Richard Serra

Richard Serra (born November 2, 1938) is an American artist known for his large-scale sculptures made for site-specific landscape, urban, and architectural settings. Serra’s sculptures are notable for their material quality and exploration of the relationship between the viewer, the work, and the site. Since the mid-1960s, Serra has worked to radicalize and extend the definition of sculpture beginning with his early experiments with rubber, neon, and lead, to his large-scale steel works. Serra returned from Europe and moved to New York City in 1966. He continued his constructions using experimental materials such as rubber, latex, fiberglass, neon, and lead.[10] His Belt Pieces were made with strips of rubber and hung on the wall using gravity as a forming device. Serra combined neon with continuous strips of rubber in his sculpture Belts (1966–67) referencing the serial abstraction in Jackson Pollock’s Mural (1963.) Around that time Serra wrote Verb List (1967) a list of transitive verbs (i.e. cast, roll, tear, prop, etc.) which he used as directives for his sculptures. To Lift (1967), and Thirty-Five Feet of Lead Rolled Up (1968), Splash Piece (1968), and Casting (1969), were some of the action-based works with origins in the verb list. Serra used lead in many of his constructs because of its adaptability. Lead is malleable enough to be rolled, folded, ripped, and melted. With To Lift (1967) Serra lifted a 10-foot sheet of rubber off the ground making a free-standing form; with Thirty-five Feet of Lead Rolled Up (1968), Serra, with the help of Philip Glass, unrolled and rolled a sheet of lead as tightly as they could. In 1968 Serra was included in the group exhibition ‘Nine at Castelli’ at Castelli Warehouse in New York where he showed Prop (1968), Scatter Piece (1968), and made Splashing (1968) by throwing molten lead against the angle of the floor and wall. In 1969 his piece Casting was included in the exhibition Anti-Illusion: Procedures/Materials at the Whitney Museum of American Art in New York. In Casting the artist again threw molten lead against the angle of the floor and wall. …”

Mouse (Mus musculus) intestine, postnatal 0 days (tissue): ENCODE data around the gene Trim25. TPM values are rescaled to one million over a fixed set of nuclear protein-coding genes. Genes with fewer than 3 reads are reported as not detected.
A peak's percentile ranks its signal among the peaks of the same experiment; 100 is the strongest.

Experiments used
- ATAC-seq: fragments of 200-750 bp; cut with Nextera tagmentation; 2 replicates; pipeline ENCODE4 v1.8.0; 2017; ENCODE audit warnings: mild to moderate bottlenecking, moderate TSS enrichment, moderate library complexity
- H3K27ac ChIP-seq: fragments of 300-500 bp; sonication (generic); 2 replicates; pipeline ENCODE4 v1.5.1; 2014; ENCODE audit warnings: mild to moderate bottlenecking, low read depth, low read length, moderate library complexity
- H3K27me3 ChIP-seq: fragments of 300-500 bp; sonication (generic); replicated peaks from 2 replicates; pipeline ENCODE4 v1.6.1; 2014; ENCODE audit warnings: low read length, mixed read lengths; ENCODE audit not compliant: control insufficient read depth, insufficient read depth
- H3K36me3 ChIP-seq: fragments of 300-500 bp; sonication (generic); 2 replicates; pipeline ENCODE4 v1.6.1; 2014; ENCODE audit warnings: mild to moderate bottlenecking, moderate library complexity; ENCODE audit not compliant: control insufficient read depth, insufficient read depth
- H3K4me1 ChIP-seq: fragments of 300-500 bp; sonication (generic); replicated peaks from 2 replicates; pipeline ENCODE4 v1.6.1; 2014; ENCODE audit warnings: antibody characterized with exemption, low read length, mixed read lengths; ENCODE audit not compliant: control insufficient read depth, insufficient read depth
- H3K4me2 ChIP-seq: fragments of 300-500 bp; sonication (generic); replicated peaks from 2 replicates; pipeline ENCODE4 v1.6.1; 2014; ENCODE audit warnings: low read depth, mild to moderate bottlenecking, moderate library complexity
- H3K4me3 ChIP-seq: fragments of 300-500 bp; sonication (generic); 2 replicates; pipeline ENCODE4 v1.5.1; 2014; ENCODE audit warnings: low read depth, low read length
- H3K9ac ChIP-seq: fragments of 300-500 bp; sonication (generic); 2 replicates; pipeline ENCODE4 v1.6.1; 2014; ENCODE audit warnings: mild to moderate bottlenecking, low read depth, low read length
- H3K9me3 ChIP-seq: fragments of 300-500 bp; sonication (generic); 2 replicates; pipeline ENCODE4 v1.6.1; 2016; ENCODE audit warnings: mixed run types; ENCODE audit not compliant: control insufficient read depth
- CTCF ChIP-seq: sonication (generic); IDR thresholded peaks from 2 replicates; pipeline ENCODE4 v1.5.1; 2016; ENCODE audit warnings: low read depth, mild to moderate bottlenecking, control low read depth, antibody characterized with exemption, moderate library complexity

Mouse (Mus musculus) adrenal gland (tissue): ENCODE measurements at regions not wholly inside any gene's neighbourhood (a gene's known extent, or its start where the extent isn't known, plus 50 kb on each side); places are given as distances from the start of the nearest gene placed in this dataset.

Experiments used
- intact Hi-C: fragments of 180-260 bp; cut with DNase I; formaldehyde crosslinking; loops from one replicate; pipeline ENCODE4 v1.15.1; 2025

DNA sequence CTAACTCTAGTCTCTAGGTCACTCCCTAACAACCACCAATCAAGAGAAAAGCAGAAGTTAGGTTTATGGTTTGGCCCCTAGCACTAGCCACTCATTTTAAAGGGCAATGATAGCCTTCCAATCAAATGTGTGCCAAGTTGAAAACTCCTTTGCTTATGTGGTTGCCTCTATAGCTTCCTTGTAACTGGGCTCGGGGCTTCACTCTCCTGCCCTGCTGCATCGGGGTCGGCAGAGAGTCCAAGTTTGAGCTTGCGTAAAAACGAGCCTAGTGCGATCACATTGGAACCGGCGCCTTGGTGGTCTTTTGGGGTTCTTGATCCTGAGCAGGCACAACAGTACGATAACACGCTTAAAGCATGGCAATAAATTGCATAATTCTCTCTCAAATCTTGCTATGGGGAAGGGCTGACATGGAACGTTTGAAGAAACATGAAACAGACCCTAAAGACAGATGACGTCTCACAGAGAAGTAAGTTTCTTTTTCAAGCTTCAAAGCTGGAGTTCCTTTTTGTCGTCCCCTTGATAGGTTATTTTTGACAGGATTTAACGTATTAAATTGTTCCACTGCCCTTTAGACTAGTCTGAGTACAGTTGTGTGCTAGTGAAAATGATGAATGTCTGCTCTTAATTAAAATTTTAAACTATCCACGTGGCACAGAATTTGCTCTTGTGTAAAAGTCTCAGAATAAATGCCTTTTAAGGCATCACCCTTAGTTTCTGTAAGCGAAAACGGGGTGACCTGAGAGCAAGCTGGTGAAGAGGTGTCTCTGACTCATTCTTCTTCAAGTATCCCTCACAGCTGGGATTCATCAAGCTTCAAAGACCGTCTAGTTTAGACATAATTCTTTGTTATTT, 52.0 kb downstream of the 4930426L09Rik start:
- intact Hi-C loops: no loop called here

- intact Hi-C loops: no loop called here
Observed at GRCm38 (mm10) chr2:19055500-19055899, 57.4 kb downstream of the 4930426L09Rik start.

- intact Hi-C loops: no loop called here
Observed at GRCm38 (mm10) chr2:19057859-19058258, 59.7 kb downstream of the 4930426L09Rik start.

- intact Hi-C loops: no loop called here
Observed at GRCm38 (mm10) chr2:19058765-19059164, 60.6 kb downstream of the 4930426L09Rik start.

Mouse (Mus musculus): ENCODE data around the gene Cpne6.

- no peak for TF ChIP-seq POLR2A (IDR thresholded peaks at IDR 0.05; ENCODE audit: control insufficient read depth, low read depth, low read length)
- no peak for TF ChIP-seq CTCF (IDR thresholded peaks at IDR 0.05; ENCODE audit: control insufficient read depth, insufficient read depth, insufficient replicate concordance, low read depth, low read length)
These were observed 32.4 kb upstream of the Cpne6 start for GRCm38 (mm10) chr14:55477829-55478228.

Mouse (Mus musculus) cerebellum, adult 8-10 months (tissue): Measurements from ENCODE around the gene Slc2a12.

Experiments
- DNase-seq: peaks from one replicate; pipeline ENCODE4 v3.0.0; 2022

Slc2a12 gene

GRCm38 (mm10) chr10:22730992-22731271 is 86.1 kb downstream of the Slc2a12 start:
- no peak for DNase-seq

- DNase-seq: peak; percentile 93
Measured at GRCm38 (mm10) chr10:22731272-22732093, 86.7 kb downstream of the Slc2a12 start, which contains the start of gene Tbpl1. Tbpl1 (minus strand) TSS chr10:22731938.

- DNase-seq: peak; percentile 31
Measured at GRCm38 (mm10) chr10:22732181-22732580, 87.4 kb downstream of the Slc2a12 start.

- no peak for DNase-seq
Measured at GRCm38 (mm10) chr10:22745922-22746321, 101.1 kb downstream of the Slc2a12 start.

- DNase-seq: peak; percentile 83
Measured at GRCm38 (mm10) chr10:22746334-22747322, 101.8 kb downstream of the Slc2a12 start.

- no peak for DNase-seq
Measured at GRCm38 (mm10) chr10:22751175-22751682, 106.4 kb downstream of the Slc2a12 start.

UbuWeb (Video)
art21: Tools & Strategies – Richard Serra (Video)

One Ton Prop (House of Cards). 1969

About 1960s: Days of Rage

Bill Davis - 1960s: Days of Rage
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